Yam supply is a farming business that really pays dividends and is worth the investment if cultivated on a large scale. Research shows that if yam is planted on a 600m by 600m piece of land, it will produce yam worth N12,000,000 which is equivalent to $55,000+ at the rate of $1+ each.
In some parts of Nigeria, yam is so important and has special meaning to certain people such that a special festival is marked once a year to celebrate the fresh yams coming out. And aside from this, people venture into yam farming business in Nigeria and other parts of West Africa because of the profit potentials they’ve found in it. And more than 65% of the overall yam harvested throughout the world emanates from this part of the world.
For anyone leveraging the business opportunity, the season comes once a year and it has to be cultivated following the season. Aside from earning huge profits in cultivating yam on a large scale, it can be exported to other countries.
There is no country where yam is not found, whereas, it’s a crop that is cultivated in West Africa, mostly in Nigeria, Ivory Coast, and Ghana. Yam is exported to the US, UK, Canada, Australia, Britain, Germany, Sweden, Italy and the rest of the world. It’s reported that Nigeria is the largest producer of yam, Ivory Coast follows while Ghana does the exportation the most among the West African countries.
How to Start Yam Supply, Farming Business in Nigeria (2019 Beginners Guide)
Here are the basic steps to be followed by those who are preparing to go extra miles this year in starting yam farming business:
- Get a compatible piece of land for the yam farming business
- Prepare the land for the cultivation
- Prepare the setts
- Follow the planting procedures
- Mulch the ridges
- Replace the dead yams
- Stake the plants before vines begin to crawl on the ground
- Apply fertilizer
- Prevent tubers from greening
- Harvest the yam.
Get a Compatible Piece of Land for the Yam Farming Business
The best yields grow from silt and sandy loam soil while the averagely-accepted yam tubers grow from clay soils. Experience shows that some yam tubers grow well on the hard soil, though it’s not ideal to plant yam on this type of soil.
Lands in the forest give the best environment for growing yam both in climatic conditions and in the quality of the soil.
Prepare the Land for the Cultivation
Latest by the first month of the year, the land must be fully prepared for the planting. The bush must be cleared and the dry grasses must be burnt at the normal time before the rainy season begins fully.
The most ideal time for planting yam begins from the month of February when rain has not yet started falling heavily.
Prepare the Setts
Setts are the big tubers that are first broken into smaller pieces before the planting is done at all. Though setts may be planted whole if they are not too big, the planting guideline is that setts must not be too big and mustn’t be too small as the size determines the yields. The bigger the setts planted, the higher the yam yields that should be expected at harvest, but these should be taken from the sound and healthy yam tubers.
Follow the Planting Procedures
The pre-sprouting should have begun at least three weeks ahead of the normal planting time. So, it follows that the normal planting time should be around March and April.
The area difference between the planted yams should be about 1m2 while the height should be about 10.5cm.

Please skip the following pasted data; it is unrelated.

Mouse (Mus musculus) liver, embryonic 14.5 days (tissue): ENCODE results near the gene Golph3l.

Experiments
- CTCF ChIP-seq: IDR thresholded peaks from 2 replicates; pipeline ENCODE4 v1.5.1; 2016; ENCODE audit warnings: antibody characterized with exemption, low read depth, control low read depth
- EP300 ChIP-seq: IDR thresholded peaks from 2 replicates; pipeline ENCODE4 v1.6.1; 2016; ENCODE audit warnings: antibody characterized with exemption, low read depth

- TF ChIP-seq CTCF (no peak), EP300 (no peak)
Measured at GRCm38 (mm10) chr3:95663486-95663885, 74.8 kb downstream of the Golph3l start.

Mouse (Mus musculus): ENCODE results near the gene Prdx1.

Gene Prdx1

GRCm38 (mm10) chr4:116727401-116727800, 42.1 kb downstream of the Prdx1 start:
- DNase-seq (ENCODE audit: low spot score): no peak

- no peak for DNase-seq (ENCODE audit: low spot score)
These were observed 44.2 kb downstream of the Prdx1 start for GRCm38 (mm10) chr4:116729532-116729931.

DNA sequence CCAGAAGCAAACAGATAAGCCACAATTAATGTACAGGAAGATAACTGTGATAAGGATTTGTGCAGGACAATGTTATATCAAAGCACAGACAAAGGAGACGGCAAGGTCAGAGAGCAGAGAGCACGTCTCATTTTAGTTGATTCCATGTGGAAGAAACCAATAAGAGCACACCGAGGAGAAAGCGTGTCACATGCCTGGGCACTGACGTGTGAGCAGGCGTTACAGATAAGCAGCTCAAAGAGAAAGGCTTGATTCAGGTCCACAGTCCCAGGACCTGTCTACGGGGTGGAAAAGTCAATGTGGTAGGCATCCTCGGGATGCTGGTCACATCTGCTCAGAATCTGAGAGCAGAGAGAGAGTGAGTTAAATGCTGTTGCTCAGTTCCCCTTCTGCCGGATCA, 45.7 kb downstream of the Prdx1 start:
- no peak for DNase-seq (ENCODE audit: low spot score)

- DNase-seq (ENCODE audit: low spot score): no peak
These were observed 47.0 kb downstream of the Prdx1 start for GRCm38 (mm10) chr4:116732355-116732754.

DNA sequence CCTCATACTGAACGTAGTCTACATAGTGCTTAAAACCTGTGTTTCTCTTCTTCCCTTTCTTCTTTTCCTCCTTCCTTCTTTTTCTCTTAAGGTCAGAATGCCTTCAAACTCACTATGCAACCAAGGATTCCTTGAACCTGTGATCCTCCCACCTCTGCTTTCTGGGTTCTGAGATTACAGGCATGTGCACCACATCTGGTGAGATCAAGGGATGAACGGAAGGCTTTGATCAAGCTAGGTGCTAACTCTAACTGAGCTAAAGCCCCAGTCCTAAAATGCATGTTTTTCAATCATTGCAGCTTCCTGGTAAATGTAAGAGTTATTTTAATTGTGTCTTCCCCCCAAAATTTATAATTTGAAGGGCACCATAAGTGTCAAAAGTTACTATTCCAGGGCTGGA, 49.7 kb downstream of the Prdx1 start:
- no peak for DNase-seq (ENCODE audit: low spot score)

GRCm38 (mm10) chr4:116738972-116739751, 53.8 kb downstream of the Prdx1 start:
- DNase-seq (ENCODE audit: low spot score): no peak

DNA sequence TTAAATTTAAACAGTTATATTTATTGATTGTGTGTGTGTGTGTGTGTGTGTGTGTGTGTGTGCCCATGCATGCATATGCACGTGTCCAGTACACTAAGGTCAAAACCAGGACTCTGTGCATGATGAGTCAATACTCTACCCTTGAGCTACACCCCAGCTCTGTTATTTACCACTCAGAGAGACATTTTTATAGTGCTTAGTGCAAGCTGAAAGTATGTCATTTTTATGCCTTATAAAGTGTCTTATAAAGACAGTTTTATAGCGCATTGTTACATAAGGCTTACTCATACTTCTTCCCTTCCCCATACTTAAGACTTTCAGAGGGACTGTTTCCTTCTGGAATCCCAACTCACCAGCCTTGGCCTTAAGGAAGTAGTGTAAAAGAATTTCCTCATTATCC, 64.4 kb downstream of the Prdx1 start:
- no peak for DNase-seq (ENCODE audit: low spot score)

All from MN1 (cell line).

Mulch the Ridges
The normal time to do the mulching of the ridges should be after the planting. The growth of the weed is suppressed while the moisture of the soil is conserved to decrease the temperature of the soil.
To prevent the soil from losing moisture excessively and for the farming of yam to go normal, the mulching is very crucial for its job of ensuring that much nutrient is added to the soil.
Replace the Dead Yam
Due to the fact that some setts might not be pre-sprouted before the planting, some degree of mortality should be expected particularly in the white yam. Thus, the replanting of the dead yams should be done two months to the time of initial planting.
Because vines are naturally made to begin crawling when they grow to a certain stage, so it would be necessary to stake some plants and the normal length of the stakes should each be 6m to 10m.
Stake the Plants before Vines Begin to Crawl on the Ground
Stakes are built before the vines start crawling on the ground. Thus, vines are trained to start climbing their respective stakes the moment they are about crawling on the ground. The white guinea yams are said to twine to the left while the water yam vines are said to twine to the right.
Apply the Fertilizer
Before the amount of fertilizer to be added and the level of the soil fertility can be determined, samples of the soil must be submitted first to an Institute of Agriculture for assessment, evaluation, examination, and analysis.
The attention of the Local Farm Management Technician must equally be sought as touching this. The recommended amount of inorganic fertilizer is broken into two, the first half being applied within a month and the other half being applied after two months of applying the first one.
Prevent Tubers from Greening
As some tubers may become exposed to the sun due to heaving, greening could set in and in order for this to be prevented from happening, the exposed tubers must be covered with the soil.
Harvest the Yam
Normally, the drying up of the foliage begins towards the end of November and this continues till the second month of the year following.
Before the vine is cut from the base, a hoe is used to dig deeply around the yam tuber so that it becomes loosened from the soil and then the tuber can be removed easily.
For the yam tubers planted deeply in the clay soil, a shovel may be used to dig around. And for yam tubers planted in sandy soil, a sharpened sturdy stick may be used to dig the tubers out.